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Council Names New Chief Academic Officer

  • Karla Estrada recently joined the Council of the Great City Schools as its new chief academic officer. In this position, she will work to advance rigorous standards in the nation’s large urban schools by supporting Council member districts in implementing high-quality curriculum, instruction and practice that ensures all students are able to attain their greatest potential.

    Estrada succeeds Ricki Price-Baugh, who retired from the Council after 17 years.

    Before joining the Council, Estrada served as the deputy executive director for the California Collaborative for Educational Excellence, a statewide agency charged to lead instructional improvement and transformation support provided to school districts and charter schools, especially those addressing academic inequities among student groups.

    She has also served in Boston Public Schools as its deputy superintendent of academic and student support for equity team. A graduate of the Los Angeles Unified School District’s alternative education program, Estrada served in multiple roles in the nation’s second largest district, including as a special education teacher and area administrator working directly with schools and district leaders in attaining successful educational outcomes for all students, especially students with disabilities and English learners.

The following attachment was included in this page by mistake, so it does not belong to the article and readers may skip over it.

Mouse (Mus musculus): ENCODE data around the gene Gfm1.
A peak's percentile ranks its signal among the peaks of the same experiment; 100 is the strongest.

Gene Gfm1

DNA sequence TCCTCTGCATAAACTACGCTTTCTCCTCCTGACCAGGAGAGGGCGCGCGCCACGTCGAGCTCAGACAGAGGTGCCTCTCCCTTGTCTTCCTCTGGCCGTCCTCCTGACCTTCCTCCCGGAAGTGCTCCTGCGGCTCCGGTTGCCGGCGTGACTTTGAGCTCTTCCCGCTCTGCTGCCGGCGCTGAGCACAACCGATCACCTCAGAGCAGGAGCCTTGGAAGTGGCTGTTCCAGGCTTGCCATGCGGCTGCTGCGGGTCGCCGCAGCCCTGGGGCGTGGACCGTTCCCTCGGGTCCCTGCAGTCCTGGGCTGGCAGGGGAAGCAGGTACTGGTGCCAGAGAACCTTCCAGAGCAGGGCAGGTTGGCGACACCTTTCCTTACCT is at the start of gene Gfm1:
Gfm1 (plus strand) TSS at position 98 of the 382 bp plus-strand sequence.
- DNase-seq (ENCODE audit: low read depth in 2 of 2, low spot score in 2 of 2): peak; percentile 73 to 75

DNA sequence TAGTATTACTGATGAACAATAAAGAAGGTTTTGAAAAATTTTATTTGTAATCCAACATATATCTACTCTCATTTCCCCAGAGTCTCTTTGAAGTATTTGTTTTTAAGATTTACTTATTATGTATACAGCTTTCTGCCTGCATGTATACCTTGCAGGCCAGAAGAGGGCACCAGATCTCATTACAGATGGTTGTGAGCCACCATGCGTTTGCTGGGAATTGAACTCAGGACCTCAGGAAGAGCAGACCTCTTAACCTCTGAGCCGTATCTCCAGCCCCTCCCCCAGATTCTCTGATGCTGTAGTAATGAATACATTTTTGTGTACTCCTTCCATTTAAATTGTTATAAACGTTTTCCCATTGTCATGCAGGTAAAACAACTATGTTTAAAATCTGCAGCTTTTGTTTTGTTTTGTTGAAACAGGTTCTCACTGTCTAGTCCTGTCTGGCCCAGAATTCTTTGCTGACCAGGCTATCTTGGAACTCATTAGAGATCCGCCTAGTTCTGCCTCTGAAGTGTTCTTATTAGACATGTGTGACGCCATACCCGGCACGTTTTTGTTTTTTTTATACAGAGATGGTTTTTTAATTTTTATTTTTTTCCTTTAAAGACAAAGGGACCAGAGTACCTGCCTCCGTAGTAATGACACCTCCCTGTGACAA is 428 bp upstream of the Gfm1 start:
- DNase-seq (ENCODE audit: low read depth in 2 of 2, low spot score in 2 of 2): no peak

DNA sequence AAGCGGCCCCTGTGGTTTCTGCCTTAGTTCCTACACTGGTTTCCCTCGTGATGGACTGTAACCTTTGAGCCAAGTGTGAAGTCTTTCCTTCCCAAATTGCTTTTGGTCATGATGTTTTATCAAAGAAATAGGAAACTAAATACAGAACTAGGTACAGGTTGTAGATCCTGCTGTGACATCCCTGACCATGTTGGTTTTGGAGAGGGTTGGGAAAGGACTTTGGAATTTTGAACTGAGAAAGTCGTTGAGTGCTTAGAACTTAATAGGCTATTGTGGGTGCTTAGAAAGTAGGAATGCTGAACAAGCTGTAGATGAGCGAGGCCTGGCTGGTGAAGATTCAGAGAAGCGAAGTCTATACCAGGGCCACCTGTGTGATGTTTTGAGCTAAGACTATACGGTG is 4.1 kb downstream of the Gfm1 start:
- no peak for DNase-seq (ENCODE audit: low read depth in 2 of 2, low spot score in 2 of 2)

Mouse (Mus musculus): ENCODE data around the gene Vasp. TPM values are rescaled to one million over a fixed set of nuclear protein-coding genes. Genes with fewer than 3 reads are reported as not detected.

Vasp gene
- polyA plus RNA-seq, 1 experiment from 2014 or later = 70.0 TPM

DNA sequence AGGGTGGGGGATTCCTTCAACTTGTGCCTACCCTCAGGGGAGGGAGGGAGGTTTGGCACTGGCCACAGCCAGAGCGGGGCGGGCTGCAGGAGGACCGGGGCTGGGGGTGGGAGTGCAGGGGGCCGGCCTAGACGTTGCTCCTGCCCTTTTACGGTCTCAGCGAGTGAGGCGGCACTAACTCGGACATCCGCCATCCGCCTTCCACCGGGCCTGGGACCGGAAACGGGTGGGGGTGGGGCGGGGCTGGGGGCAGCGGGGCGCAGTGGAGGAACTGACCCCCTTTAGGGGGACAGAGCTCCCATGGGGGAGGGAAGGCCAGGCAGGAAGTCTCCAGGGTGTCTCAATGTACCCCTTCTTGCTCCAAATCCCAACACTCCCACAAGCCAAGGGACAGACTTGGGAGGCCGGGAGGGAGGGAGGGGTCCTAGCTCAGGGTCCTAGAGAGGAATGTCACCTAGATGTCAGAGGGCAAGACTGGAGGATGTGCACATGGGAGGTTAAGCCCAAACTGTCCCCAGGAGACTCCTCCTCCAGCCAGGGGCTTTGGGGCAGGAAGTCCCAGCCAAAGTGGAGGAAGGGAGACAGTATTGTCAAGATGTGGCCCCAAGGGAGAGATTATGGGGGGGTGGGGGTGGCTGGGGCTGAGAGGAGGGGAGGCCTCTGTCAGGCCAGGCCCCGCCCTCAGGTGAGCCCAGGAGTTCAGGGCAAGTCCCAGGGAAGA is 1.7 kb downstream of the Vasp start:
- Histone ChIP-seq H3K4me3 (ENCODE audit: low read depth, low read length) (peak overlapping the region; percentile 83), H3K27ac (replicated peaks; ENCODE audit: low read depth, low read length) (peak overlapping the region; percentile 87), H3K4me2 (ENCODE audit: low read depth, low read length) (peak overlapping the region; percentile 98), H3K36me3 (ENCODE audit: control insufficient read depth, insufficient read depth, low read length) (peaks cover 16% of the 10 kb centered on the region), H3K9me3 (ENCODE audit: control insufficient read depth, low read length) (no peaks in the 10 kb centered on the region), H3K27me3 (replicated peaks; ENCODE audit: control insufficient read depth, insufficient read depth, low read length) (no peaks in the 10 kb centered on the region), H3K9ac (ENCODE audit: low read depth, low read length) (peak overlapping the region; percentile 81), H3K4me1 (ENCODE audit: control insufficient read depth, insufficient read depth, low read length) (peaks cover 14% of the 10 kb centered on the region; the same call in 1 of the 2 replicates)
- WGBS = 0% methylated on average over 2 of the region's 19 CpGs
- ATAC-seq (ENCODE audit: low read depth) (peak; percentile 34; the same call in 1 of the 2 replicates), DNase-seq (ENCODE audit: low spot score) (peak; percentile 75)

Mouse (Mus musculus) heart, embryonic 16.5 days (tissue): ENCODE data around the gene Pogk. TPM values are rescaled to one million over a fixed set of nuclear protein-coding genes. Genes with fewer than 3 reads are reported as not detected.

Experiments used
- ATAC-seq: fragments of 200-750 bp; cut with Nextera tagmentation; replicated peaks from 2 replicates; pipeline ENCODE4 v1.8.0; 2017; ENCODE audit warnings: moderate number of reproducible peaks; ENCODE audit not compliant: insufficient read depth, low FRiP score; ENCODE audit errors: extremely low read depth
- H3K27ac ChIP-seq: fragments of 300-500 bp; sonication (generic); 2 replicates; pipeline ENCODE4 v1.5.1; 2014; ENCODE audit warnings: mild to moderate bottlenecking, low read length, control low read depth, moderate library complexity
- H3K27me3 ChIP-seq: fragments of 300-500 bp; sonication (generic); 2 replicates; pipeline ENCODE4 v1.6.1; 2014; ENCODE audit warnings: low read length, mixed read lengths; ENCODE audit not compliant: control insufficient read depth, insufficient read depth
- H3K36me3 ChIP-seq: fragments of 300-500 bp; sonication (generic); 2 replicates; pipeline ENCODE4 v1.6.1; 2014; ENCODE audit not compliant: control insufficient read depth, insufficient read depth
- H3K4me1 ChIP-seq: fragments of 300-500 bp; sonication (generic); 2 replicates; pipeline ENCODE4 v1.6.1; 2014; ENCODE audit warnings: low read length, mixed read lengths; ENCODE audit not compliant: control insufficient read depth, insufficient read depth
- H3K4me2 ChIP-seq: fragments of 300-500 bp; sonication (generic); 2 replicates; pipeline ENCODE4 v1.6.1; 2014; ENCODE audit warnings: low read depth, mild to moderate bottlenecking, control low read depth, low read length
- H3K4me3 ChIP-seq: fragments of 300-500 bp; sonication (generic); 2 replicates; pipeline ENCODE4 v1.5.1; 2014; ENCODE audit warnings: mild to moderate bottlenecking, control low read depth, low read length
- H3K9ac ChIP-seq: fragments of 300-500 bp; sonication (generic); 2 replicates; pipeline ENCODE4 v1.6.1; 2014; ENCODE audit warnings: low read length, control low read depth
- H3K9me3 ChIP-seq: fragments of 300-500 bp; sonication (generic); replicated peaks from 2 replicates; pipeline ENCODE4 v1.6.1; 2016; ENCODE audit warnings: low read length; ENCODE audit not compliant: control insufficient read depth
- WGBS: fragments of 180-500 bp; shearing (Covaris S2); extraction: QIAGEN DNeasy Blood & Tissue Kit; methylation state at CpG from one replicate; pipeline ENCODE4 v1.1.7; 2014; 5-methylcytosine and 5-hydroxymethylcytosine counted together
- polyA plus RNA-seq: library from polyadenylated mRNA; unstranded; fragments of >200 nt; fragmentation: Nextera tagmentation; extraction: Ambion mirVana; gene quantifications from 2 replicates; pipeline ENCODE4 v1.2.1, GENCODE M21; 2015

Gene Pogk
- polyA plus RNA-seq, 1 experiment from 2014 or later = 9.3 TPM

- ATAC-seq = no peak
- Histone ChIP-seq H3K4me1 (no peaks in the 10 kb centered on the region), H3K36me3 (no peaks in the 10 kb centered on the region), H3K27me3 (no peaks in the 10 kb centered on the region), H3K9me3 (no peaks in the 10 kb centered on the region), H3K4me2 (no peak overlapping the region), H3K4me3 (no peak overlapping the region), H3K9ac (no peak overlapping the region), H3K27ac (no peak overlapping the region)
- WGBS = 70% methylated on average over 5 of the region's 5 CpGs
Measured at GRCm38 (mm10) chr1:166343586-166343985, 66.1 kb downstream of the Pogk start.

Throughout the years, Estrada has served on many of the Council’s special education strategic support teams. As a daughter of immigrants and a student that once experienced homelessness, she shares the organization’s desire to close the academic achievement gaps between students in large city schools and their peers across the country.

    “We are excited to have someone of Karla’s caliber and expertise join the Council,” said Council Executive Director Ray Hart. “Throughout her years in public education, she has demonstrated a deep commitment to improving student achievement, and we look forward to her continuing this work at the Council and helping the nation’s urban schoolchildren reach their full potential.”

    Estrada holds a bachelor’s degree from California State University, Northridge, and an Ed.D. in Educational Leadership for Social Justice from Loyola Marymount University.